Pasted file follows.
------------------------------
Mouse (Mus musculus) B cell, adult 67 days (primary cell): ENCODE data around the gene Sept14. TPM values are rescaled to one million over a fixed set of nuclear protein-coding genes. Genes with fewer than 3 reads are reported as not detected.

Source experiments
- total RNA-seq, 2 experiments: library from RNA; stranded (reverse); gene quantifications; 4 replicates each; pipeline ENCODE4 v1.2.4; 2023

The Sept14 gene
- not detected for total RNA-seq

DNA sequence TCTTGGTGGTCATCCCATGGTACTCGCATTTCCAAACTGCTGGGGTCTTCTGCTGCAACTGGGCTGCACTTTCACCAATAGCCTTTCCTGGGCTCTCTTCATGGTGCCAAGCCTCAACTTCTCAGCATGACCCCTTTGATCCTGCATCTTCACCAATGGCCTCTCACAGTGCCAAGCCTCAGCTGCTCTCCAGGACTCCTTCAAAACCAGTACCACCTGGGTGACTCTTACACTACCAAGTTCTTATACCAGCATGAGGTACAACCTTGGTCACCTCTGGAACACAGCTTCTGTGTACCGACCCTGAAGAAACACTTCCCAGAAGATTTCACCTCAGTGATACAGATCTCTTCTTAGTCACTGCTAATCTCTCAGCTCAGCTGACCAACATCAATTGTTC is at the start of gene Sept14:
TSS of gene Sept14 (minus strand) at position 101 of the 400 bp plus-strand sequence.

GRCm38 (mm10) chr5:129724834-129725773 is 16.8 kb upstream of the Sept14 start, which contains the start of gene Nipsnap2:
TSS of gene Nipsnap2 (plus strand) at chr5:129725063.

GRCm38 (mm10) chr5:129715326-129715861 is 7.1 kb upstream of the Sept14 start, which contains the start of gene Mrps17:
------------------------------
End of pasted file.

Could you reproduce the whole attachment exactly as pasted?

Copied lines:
Mouse (Mus musculus) B cell, adult 67 days (primary cell): ENCODE data around the gene Sept14. TPM values are rescaled to one million over a fixed set of nuclear protein-coding genes. Genes with fewer than 3 reads are reported as not detected.

Source experiments
- total RNA-seq, 2 experiments: library from RNA; stranded (reverse); gene quantifications; 4 replicates each; pipeline ENCODE4 v1.2.4; 2023

The Sept14 gene
- not detected for total RNA-seq

DNA sequence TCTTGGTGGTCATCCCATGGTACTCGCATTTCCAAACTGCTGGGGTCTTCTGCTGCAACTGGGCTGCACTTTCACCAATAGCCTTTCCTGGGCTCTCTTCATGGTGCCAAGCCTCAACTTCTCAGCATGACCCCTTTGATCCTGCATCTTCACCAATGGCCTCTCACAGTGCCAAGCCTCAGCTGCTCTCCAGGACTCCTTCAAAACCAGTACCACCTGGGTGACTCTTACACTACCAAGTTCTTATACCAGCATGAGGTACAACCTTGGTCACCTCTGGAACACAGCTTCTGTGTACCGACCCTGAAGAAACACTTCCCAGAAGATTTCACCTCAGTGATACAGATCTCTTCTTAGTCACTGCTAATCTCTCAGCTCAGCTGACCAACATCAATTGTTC is at the start of gene Sept14:
TSS of gene Sept14 (minus strand) at position 101 of the 400 bp plus-strand sequence.

GRCm38 (mm10) chr5:129724834-129725773 is 16.8 kb upstream of the Sept14 start, which contains the start of gene Nipsnap2:
TSS of gene Nipsnap2 (plus strand) at chr5:129725063.

GRCm38 (mm10) chr5:129715326-129715861 is 7.1 kb upstream of the Sept14 start, which contains the start of gene Mrps17: